Q. What was your background before joining Dig Insights?
I tried my hand at being a rock star, but when that didn’t pan out, I went back to school and became entrenched in academia. I pursued a Masters in Sociology, and from there made the jump into the corporate world and dug my way into market research. Sociology helped me develop some of the mechanics around learning about “stuff” and the corporate world allowed me to hone my skills. I started at a youth-oriented insights group where I dabbled in moderating online and in-person focus groups (with kids, which isn’t as easy as you may think) and writing in-depth research papers. From there I made my way to Ipsos where I worked on innovation and marketing research with many CPG clients, learning about a variety of methodological techniques that run the gamut from trade-off analysis to consumer segmentations. The client side was next on my journey, and the experience allowed me to develop my strategy and consulting skills. I work best in a collegial setting where I get to share ideas and learn from others. I’m in a constant state of wanting to grow and learn and develop to provide the best I can for my clients.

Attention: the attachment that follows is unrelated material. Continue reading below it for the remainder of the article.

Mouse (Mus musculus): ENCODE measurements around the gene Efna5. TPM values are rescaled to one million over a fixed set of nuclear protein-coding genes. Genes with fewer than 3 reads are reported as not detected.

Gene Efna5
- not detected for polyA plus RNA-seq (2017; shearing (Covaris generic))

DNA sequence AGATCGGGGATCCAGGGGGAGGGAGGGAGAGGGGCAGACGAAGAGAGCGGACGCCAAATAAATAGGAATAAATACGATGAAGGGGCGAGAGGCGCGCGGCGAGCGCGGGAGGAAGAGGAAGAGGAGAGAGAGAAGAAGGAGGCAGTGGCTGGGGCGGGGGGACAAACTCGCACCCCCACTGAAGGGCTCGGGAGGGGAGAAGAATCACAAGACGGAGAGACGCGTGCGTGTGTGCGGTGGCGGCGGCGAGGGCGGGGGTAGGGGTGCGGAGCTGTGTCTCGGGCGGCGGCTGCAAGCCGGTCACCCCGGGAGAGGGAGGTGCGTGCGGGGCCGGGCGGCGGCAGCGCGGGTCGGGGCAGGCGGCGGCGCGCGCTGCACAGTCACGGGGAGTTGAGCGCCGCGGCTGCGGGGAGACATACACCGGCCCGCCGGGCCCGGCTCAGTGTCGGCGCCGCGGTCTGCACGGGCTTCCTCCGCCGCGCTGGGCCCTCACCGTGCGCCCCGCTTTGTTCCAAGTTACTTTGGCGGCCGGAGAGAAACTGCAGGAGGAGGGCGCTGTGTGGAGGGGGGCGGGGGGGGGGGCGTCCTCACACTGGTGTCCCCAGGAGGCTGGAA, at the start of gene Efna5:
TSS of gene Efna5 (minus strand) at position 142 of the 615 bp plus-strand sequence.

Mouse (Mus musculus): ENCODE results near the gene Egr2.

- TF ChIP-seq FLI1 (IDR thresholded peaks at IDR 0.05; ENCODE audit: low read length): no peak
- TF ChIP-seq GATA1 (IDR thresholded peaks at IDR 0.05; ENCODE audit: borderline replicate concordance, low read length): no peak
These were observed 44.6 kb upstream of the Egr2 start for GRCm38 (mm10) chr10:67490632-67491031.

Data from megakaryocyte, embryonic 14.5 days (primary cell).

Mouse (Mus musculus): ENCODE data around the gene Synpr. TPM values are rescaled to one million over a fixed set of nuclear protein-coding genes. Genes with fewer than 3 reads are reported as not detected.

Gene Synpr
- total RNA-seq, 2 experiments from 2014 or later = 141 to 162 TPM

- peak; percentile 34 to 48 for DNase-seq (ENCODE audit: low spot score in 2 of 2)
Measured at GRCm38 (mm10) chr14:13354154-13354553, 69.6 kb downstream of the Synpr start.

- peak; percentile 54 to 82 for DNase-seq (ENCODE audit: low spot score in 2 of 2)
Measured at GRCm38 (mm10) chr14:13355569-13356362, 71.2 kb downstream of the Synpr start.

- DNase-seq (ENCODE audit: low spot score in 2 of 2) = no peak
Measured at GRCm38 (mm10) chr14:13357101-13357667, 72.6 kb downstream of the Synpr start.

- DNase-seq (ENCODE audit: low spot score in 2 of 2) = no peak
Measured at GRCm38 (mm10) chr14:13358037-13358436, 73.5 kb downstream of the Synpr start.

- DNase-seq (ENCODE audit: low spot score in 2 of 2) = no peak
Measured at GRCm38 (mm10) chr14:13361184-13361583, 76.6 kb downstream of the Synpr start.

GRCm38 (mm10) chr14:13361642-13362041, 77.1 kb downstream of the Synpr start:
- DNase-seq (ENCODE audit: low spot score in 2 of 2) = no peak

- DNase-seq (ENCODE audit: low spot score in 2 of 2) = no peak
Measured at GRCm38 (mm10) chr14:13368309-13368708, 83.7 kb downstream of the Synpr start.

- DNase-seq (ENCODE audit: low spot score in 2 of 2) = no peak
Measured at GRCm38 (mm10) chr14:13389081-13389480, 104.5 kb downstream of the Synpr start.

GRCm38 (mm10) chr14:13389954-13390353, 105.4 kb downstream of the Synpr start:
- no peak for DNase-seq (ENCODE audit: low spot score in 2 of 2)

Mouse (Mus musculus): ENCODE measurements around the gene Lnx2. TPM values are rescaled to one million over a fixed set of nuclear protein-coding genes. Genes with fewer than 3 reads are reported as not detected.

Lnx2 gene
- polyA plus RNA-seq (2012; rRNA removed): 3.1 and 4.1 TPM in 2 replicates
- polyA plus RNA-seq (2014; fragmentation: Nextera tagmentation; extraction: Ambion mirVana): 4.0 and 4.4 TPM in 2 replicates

Q. How do you think market research will change in the next 3 years?
I think I echo the sentiments of my colleagues when I say that the integration of so many available data sources is a necessary part of the storytelling in market research. Not only can we leverage big data sets to help inform us about the behaviours of consumers, but so much secondary information is available that can smooth out the edges of our work, and we can complement it with web analytics as well. The challenge becomes the distillation of all these various disparate sources to make insights something palatable for clients. Being on the client side has taught me the importance of good storytelling in research. As a supplier, you may not be privy to the conversations that happen after the presentation, and if the report isn’t told in a cohesive and concise manner, where the rigour and depth is immediately apparent but doesn’t bog down the story, you run the risk of confusing clients who may not be familiar with the research process. As market researchers, we’re the filters for data, we take in all the information and leave behind something that is inviting and intuitive and interesting.
Q. If you were not in market research, what work would you want to do?
Well, I already mentioned that I tried to be a rock star, so probably that. If I had the monetary resources, I would hire a crack team of promoters and managers to propel me into stardom, and give myself the freedom to be creative and make music. It’s my first love, and something that I would never give up.